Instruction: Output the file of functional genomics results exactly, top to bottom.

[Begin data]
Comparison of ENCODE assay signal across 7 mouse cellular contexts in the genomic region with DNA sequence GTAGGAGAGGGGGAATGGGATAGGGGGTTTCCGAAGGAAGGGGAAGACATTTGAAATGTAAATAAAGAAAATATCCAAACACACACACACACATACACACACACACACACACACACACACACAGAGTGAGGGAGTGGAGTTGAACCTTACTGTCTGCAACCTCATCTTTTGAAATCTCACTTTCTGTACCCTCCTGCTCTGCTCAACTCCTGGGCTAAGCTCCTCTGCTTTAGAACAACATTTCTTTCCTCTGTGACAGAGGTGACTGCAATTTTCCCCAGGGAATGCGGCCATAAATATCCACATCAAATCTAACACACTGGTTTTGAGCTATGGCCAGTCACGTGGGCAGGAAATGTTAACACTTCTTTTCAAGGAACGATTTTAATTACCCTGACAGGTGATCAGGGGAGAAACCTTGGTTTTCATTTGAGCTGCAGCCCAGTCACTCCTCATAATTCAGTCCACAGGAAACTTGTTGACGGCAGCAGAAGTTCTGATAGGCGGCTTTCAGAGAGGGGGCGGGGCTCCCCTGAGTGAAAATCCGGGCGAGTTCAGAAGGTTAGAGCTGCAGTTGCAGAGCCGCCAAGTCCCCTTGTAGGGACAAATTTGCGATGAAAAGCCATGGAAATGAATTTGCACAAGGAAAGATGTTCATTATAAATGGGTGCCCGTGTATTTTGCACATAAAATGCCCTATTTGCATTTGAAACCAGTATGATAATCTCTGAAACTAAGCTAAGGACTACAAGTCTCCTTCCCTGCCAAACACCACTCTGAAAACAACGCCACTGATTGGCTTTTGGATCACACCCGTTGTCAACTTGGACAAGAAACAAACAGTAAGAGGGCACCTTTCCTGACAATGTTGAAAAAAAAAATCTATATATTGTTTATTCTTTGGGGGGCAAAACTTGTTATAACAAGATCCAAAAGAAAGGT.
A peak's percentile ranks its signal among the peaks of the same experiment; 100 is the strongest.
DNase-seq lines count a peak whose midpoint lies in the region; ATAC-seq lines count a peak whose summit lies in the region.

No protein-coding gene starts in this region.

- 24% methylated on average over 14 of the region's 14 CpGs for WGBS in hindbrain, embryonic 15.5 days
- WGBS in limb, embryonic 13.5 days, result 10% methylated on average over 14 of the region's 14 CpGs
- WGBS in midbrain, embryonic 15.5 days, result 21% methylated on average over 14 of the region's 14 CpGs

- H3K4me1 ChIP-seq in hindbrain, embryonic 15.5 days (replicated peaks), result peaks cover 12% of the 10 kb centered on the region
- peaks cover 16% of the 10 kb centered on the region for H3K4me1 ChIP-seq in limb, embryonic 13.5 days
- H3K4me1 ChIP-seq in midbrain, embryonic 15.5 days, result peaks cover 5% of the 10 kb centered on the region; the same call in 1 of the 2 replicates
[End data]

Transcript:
Comparison of ENCODE assay signal across 7 mouse cellular contexts in the genomic region with DNA sequence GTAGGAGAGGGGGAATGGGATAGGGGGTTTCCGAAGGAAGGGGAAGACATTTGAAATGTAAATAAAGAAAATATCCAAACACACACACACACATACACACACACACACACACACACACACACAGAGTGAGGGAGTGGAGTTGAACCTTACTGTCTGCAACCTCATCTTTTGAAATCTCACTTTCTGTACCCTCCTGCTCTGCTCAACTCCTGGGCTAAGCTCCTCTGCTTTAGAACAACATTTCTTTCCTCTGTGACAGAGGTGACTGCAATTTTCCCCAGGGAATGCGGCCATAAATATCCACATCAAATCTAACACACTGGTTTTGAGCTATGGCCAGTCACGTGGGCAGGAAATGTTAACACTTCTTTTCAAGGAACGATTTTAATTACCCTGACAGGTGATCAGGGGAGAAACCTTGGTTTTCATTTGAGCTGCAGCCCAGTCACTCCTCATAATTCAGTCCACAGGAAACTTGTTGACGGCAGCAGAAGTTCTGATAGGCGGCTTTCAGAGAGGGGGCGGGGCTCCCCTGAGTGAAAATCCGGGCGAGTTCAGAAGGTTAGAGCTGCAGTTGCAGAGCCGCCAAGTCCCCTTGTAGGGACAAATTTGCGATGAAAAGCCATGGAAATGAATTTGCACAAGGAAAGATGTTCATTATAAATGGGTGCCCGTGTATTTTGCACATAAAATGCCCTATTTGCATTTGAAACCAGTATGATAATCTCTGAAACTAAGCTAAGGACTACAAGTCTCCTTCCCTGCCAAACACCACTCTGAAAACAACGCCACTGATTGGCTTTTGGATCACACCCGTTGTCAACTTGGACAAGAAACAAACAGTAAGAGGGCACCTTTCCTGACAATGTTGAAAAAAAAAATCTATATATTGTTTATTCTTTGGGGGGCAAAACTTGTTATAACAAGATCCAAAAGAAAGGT.
A peak's percentile ranks its signal among the peaks of the same experiment; 100 is the strongest.
DNase-seq lines count a peak whose midpoint lies in the region; ATAC-seq lines count a peak whose summit lies in the region.

No protein-coding gene starts in this region.

- 24% methylated on average over 14 of the region's 14 CpGs for WGBS in hindbrain, embryonic 15.5 days
- WGBS in limb, embryonic 13.5 days, result 10% methylated on average over 14 of the region's 14 CpGs
- WGBS in midbrain, embryonic 15.5 days, result 21% methylated on average over 14 of the region's 14 CpGs

- H3K4me1 ChIP-seq in hindbrain, embryonic 15.5 days (replicated peaks), result peaks cover 12% of the 10 kb centered on the region
- peaks cover 16% of the 10 kb centered on the region for H3K4me1 ChIP-seq in limb, embryonic 13.5 days
- H3K4me1 ChIP-seq in midbrain, embryonic 15.5 days, result peaks cover 5% of the 10 kb centered on the region; the same call in 1 of the 2 replicates